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Of knowledge and work

  • Dankbaar, Ben
  • Vissers, Geert
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    The idea of the knowledge economy has brought with it a new paradigm of work that espouses the professionalization of all work. This new paradigm is now affecting the organization of work throughout the economy. However, not all work is knowledge work, whatever definition is used. The number of 'professionals' may rise, but many workers still face rather traditional working conditions. Moreover, we argue, the expected growth in the share of knowledge work may be less than expected: along with the forces pushing for an increase in knowledge work, there are also forces counteracting these. We develop a simple typology of work that takes autonomy and frequency of external contacts as dimensions. Workplaces with high autonomy and frequent external contacts (with customers and other stakeholders) are considered 'paradigmatic' for knowledge work. Using data from the European Working Conditions Survey (EWCS), we analyze the distribution of the European workforce across different types of work. Analysis of EWCS data (1995, 2000, 2005) shows that 'paradigmatic' knowledge work is actually shrinking. We offer a first, tentative explanation of this remarkable trend.

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    Paper provided by Max Planck Institute for the Study of Societies in its series MPIfG Working Paper with number 09/16.

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    Date of creation: 2009
    Date of revision:
    Handle: RePEc:zbw:mpifgw:0916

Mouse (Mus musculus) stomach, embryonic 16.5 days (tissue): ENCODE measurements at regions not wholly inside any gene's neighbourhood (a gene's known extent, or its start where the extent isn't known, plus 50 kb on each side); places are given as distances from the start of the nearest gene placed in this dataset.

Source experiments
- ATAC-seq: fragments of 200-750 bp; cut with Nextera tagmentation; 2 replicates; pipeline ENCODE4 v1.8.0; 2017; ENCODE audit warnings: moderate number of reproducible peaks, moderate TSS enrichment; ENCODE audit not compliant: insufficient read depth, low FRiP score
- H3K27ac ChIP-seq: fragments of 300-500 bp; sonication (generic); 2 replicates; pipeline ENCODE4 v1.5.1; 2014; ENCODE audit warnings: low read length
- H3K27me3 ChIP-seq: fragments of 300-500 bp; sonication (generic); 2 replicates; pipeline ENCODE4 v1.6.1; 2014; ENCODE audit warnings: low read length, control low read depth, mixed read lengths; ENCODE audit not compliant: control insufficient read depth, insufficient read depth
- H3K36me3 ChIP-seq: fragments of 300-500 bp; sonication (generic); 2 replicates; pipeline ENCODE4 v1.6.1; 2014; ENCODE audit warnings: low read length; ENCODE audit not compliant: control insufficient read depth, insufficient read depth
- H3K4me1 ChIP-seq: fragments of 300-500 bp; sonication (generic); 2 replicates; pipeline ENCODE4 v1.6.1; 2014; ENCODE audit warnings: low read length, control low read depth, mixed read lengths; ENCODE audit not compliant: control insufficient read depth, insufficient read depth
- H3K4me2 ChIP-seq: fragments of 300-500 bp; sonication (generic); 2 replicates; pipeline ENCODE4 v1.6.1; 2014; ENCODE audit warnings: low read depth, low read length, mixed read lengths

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    1. Steven McIntosh & Anna Vignoles, 2000. "Measuring and assessing the impact of basic skills on labour market outcomes," LSE Research Online Documents on Economics 19557, London School of Economics and Political Science, LSE Library.
    2. Schettkat, Ronald & Yocarini, Lara, 2006. "The shift to services employment: A review of the literature," Structural Change and Economic Dynamics, Elsevier, vol. 17(2), pages 127-147, June.
    3. Dieter Verhaest & Eddy Omey, 2006. "Measuring the Incidence of Over- and Undereducation," Quality & Quantity: International Journal of Methodology, Springer, vol. 40(5), pages 783-803, October.
    4. Inklaar, Robert & Timmer, Marcel & van Ark, Bart, 2006. "Mind the gap! International Comparisons of Productivity in Services and Goods Production," GGDC Research Memorandum GD-89, Groningen Growth and Development Centre, University of Groningen.
    5. Michael Peneder & Serguei Kaniovski & Bernhard Dachs, . "What Follows Tertiarisation? Structural Change and the Role of Knowledge-based Services," WIFO Working Papers 146, WIFO.
    6. Andrés Maroto & Luis Rubalcaba, 2008. "Services productivity revisited," The Service Industries Journal, Taylor & Francis Journals, vol. 28(3), pages 337-353, April.
    7. Eric A. Hanushek, 2002. "The Long Run Importance of School Quality," NBER Working Papers 9071, National Bureau of Economic Research, Inc.
    8. Eric Hanushek & Ludger Woessmann, 2008. "The Role of Cognitive Skills in Economic Development," Discussion Papers 07-034, Stanford Institute for Economic Policy Research.
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